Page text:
Rick Ney, the author of this article, has been living and working in Armenia since 1992, in education, humanitarian aid and development.
Rick wrote the first guide book to Armenia in the post Soviet era and the first multi-media complete guide to any country, TourArmenia. Writings include the first articles out of the Soviet Union about astral and archeological monuments in Armenia dating back 9000 BC.
Rick and his team at TourArmenia continue to add information about the country to their 600 page web site at www.TaCentral.com.
Armenia's Stonehenge: the Oldest Stonehenge?
In this second part of this fascinating article, Rick Ney explores the fantastic history of Ancient Armenia's "Stonehenge", possibly the world's first astronomical observatory. More than fifteen years of study has been focused on the stones at Sissian in Armenia, beginning in the 1980's when archeologists first uncovered mausoleums at the site. Before then, the site wasn't more than a curiosity, though in the 19th century it was endowed with fertility powers—pictures taken in the 1890's show women lying prone across stones in an effort to "cure barrenness".
Sissian was not alone in holding prehistoric and ancient stones endowed with supernatural powers. Three caves in Vayots Dzor region were renowned for the fertility properties of certain stalactites. Even today pagan rituals are preserved, including "Matagh" (sacrifice) and tying bits of clothing to trees near churches in a sort of "wish tree" or "burning bush" ritual. Supplicants, especially from villages, still follow pre-Christian rites of walking seven times clockwise (i.e. the path of the sun encircling around the earth) around a church while praying and holding a sacrificial animal. Steeped in tradition, the Armenian church—just as the Church in Rome—usurped pagan traditions and converted them to a Christian purpose, but they exist underneath all the same. Almost all 4th–7th century churches were built over pagan temples, carefully preserving pagan traditions of orienting the altar to the East, the entrance to the West and following a strict sacred numerology of constructing churches on a ratio of 1 to 2 and 1 to 3.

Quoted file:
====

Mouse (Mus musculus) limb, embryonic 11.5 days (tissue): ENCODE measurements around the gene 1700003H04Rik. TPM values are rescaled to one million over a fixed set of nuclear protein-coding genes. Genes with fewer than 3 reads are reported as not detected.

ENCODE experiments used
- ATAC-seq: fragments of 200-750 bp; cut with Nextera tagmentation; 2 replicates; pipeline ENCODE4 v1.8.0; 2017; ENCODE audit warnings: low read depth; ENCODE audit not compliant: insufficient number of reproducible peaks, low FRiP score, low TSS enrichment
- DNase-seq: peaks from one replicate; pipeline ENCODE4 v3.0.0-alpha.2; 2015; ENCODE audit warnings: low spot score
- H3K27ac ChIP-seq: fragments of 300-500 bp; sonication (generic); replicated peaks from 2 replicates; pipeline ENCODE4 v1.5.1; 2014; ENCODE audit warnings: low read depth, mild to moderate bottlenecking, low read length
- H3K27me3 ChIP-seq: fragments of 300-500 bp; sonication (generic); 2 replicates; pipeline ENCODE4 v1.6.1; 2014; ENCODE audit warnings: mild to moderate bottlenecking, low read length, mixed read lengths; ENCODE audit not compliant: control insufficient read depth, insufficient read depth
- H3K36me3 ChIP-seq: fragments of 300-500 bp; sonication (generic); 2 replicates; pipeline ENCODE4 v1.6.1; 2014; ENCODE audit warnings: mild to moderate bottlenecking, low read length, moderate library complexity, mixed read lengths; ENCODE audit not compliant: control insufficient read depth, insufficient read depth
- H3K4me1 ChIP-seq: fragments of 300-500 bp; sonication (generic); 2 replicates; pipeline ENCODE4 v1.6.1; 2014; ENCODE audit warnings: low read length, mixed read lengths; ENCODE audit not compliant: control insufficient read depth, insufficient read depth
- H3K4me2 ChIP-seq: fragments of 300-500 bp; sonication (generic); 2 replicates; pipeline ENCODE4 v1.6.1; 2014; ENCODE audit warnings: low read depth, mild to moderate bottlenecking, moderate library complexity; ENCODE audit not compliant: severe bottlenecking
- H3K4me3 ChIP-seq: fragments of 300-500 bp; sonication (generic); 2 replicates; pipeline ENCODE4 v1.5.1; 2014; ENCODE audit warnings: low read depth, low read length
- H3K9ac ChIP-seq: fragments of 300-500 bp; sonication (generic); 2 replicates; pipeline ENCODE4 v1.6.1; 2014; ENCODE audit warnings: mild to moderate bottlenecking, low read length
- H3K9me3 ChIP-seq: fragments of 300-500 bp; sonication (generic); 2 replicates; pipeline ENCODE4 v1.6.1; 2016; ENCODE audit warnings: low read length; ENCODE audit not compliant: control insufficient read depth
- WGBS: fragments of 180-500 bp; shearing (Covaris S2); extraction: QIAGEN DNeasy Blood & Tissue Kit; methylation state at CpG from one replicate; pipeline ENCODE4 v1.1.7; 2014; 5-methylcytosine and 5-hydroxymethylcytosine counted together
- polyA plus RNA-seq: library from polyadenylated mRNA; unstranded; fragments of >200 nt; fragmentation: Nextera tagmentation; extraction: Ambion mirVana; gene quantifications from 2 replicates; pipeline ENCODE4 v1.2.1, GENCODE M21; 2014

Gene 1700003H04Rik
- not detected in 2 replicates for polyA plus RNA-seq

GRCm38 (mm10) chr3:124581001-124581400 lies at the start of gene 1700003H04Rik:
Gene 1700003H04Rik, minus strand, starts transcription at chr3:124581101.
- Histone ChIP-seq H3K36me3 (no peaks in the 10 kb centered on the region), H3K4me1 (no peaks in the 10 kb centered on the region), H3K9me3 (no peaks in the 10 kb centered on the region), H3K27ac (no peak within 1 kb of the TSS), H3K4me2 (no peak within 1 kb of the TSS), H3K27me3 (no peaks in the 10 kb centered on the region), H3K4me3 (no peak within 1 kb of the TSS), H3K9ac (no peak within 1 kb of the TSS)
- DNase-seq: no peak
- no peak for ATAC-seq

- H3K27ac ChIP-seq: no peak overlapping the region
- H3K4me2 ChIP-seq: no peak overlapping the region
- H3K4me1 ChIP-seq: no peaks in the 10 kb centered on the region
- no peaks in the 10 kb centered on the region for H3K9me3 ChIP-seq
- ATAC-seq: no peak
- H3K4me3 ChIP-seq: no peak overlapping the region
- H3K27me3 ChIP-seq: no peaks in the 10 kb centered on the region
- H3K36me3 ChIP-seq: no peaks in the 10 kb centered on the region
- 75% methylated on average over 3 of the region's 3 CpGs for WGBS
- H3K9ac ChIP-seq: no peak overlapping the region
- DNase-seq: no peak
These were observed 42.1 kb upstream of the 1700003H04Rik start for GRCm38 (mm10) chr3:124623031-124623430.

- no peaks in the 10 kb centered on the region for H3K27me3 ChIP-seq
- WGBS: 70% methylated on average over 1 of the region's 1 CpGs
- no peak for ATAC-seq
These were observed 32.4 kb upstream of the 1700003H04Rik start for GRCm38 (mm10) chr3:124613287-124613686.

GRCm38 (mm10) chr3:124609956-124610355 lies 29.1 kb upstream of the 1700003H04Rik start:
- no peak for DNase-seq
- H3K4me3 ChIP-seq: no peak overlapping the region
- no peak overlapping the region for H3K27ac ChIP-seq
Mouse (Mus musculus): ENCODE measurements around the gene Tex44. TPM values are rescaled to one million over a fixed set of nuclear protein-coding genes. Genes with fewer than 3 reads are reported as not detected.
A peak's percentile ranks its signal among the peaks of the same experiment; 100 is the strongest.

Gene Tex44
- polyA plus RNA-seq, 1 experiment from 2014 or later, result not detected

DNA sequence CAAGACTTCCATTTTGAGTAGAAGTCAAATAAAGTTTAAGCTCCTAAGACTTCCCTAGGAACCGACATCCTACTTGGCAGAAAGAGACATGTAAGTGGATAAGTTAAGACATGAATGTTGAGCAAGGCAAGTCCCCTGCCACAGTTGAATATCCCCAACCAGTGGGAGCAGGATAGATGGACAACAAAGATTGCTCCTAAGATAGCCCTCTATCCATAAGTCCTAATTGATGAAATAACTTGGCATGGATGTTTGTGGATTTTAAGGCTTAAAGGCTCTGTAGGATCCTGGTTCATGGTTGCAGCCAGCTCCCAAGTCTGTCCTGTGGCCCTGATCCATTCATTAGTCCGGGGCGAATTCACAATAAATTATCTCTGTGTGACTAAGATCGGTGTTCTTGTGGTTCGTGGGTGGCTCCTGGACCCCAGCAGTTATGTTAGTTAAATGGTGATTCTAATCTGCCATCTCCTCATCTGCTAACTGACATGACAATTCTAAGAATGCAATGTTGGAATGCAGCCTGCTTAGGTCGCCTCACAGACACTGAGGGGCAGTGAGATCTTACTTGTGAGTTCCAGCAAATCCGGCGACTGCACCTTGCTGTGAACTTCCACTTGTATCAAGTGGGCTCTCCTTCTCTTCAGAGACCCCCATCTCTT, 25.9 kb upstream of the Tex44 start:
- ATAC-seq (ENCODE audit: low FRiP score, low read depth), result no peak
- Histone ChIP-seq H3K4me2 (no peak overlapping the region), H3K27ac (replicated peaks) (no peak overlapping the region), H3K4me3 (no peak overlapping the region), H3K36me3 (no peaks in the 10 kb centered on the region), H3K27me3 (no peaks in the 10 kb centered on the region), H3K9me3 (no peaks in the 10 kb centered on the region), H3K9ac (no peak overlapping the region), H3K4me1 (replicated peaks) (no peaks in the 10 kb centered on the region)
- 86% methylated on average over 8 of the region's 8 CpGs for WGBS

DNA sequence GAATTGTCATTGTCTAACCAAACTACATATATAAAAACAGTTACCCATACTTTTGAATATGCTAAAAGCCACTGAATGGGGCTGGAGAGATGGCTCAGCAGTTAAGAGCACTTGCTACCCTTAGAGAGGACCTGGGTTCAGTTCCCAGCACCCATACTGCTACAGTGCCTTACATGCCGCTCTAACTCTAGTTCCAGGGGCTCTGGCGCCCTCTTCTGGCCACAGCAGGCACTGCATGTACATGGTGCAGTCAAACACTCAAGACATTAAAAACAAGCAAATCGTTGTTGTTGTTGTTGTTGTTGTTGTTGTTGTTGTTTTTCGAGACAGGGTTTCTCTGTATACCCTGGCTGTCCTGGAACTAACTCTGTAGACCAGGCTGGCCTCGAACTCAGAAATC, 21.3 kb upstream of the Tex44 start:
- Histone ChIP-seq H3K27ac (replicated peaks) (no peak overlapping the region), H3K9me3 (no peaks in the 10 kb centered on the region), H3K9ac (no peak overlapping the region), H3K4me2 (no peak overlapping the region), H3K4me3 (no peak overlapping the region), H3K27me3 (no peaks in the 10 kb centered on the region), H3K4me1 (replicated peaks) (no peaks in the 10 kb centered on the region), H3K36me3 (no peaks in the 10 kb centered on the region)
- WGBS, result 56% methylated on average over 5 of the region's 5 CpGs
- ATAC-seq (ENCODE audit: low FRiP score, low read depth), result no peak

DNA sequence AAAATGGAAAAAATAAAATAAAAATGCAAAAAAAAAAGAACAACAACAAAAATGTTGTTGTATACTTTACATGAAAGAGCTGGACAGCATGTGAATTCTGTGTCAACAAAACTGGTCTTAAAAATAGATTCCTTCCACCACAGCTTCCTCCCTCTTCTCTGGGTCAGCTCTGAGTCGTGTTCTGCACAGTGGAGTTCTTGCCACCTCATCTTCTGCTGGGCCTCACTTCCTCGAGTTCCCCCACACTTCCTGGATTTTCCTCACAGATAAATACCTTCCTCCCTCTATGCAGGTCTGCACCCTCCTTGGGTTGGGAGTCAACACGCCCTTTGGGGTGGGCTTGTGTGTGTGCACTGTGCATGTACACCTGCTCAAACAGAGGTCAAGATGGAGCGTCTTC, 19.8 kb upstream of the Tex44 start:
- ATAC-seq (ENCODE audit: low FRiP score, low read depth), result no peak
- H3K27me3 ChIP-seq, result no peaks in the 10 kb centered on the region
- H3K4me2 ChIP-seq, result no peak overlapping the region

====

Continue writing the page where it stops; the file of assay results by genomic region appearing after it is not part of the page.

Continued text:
The superstitions surrounding sites like that at Sissian made the archeological discoveries in the 1980's all the more profound. But it also opened a controversy around the reason for the stones, and just how old they are. Archeologists excavating site said the age of the site—including the stones—to be mid 3rd millennium BC, but the reason for the stones was never fully explained.